Title: My Beloved Brontosaurus: On the Road with Old Bones, New Science, and Our Favorite Dinosaurs
Author: Brian Switek (twitter)
Pub. Date: April 16, 2013
Summary: Dinosaurs, with their awe-inspiring size, terrifying claws and teeth, and otherworldly abilities, occupy a sacred place in our childhoods. They loom over museum halls, thunder through movies, and are a fundamental part of our collective imagination. In My Beloved Brontosaurus, the dinosaur fanatic Brian Switek enriches the childlike sense of wonder these amazing creatures instill in us. Investigating the latest discoveries in paleontology, he breathes new life into old bones.
Genre: Non-fiction, Science
Let’s face it: dinosaurs have been culturally demarcated as kitschy kid stuff – triggers for nostalgia and ironic whimsy, but not a subject to take seriously.
Unfortunately, Mr. Switek isn’t wrong. A fascination with dinosaurs is practically a rite of passage for children – I know I certainly spent the better part of my childhood obsessing over prehistoric creatures. That same fascination as an adult, however, seems to be frowned upon and shamed. Switek himself mentions these dinosaur-loving adults are seen as little more than oversized children playing in the dirt.
With My Beloved Brontosaurus, Switek sheds light on the world of paleontology and shows just how serious these scientists are.
“Brontosaurus” as I knew the beast – a hulking pile of flesh and bone that bathed in Jurassic swamps – never actually existed. Almost everything about the monstrous creature – its lifestyle, its skull, and, most regrettably, its name – were human inventions drawn from prehistoric skeletons that actually supported a different form. I had been fooled! The dinosaur I met was a petrified museum zombie, shuffling on even though scientists had shot it down decades before.
Brontosaurus, T. rex, Triceratops. All dinosaurs we fondly remember, right? I, for one, remember that dark day when I learned Brontosaurus was the dinosaur that never was: an error in labeling and classifying fossils led to this hulking beast being declared its own species, when in fact, it was an Apatosaurus all along. Switek also felt a loss and openly discusses his feelings regarding one of the most beloved dinosaurs.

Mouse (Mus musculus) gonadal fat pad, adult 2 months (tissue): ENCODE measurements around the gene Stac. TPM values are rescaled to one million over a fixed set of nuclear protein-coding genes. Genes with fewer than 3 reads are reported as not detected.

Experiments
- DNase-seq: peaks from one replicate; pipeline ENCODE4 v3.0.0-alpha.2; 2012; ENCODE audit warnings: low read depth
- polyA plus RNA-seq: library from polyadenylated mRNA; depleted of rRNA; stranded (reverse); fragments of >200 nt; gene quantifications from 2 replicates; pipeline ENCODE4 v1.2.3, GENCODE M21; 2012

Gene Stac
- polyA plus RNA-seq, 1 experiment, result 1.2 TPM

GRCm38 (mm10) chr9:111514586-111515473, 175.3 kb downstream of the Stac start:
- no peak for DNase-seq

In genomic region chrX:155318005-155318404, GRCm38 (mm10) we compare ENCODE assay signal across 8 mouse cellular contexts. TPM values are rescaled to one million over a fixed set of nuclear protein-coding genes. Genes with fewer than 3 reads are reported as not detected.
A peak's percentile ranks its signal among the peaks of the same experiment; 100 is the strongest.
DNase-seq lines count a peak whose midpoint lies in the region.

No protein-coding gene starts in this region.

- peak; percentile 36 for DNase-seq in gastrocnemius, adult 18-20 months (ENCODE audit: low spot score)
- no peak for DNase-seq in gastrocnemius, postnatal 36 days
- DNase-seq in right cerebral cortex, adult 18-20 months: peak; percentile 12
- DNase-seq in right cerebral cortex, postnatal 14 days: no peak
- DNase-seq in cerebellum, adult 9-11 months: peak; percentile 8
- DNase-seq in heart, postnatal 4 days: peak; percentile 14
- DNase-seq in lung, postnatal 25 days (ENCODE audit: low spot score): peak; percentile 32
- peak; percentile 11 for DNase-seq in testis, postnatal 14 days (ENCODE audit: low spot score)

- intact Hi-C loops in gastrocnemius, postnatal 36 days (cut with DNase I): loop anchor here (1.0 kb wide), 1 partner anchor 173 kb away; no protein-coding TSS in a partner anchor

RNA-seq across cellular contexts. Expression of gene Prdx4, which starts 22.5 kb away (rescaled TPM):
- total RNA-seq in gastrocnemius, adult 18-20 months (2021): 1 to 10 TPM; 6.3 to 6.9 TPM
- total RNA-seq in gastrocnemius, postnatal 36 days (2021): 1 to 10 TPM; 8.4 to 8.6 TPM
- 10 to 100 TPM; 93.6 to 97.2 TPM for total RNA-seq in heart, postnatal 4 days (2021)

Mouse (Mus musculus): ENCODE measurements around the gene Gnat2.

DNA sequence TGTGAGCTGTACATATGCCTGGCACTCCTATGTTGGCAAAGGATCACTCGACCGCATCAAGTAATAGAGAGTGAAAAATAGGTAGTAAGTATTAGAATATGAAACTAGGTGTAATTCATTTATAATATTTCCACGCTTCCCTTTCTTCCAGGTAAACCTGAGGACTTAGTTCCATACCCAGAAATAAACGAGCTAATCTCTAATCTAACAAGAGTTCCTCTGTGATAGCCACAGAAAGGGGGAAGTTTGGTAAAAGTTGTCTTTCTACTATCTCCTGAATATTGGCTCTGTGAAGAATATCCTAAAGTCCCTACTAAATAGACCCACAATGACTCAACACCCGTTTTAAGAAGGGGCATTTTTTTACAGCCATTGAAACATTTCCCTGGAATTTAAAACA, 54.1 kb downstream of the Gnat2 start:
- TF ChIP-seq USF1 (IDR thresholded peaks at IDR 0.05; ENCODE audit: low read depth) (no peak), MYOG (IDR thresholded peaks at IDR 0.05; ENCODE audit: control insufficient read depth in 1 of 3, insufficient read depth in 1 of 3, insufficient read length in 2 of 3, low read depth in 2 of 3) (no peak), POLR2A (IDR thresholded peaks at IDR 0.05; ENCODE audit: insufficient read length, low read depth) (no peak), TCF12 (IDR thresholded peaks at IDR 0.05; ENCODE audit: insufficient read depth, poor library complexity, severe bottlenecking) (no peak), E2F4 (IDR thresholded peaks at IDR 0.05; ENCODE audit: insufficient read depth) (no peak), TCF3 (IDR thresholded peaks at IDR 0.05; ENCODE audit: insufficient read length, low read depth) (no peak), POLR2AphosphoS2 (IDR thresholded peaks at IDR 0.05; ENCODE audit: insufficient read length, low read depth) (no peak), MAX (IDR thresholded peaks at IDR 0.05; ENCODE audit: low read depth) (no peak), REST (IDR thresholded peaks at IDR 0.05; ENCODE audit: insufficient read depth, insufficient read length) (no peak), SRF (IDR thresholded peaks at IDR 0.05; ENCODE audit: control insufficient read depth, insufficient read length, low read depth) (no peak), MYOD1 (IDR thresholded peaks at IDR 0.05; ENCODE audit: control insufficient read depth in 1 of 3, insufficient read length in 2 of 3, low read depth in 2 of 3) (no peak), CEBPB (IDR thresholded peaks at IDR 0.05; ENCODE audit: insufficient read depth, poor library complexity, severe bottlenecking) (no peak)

At only 200 pages, My Beloved Brontosaurus is a lovely, bite-size bit of pop-science. Each chapter is dedicated to a different mystery surrounding dinosaurs: what color they were, their feathers, how they mated (cue much immature giggling on my end), what they sounded like, just how the extinction came about. Despite an abundance of scientific info and terminology, Switek has the ability to write in a way that I never felt lost or confused. I didn’t feel in over my head and I’m sure that aspect alone will appeal to many people.
Throughout the book I learned SO much! Things I had never even considered were suddenly brought to the forefront and I was thrilled. While I had been aware of certain dinosaurs having feathers – I’m looking at you, Mr. Velociraptor – I was shocked to learn that it’s now speculated that the majority of dinosaurs had at least a coating of fuzz. Sit back and conjure up an image of a fuzzy Tyrannosaurus charging at you.
When I finished My Beloved Brontosaurus I was overwhelmed by the thought of just how little is known about these creatures and their time on earth. So many significant discoveries were made in just the past two years alone! Scientists have begun testing fossils to determine dinosaurs’ coloring and those images we’re all familiar with? It’s now known that those dinosaurs were juveniles . From birth to death, dinosaurs changed so rapidly that what were originally thought to be completely separate species are now thought to be one and the same. Torosaurus, for example, is now being proposed as the fully formed, mature Triceratops.
Interspersed with many Jurassic Park scenes (in which Switek deftly separates fact from fiction), as well as a Star Wars moment or two, My Beloved Brontosaurus is a wonderfully smart book that can be easily digested with only a bare minimum of previous dinosaurs knowledge – in fact, I think Switek would prefer the reader NOT to have those false, preconceived beliefs. No longer are dinosaurs slow-moving, dim-witted mountains of flesh. Make way for a new breed of creature: agile, smart, capable of tracking prey. I’m pleased to say the age of the dinosaur is back.
An added bonus is the SUPER AWESOME dusk jacket! It unfolds to become a poster!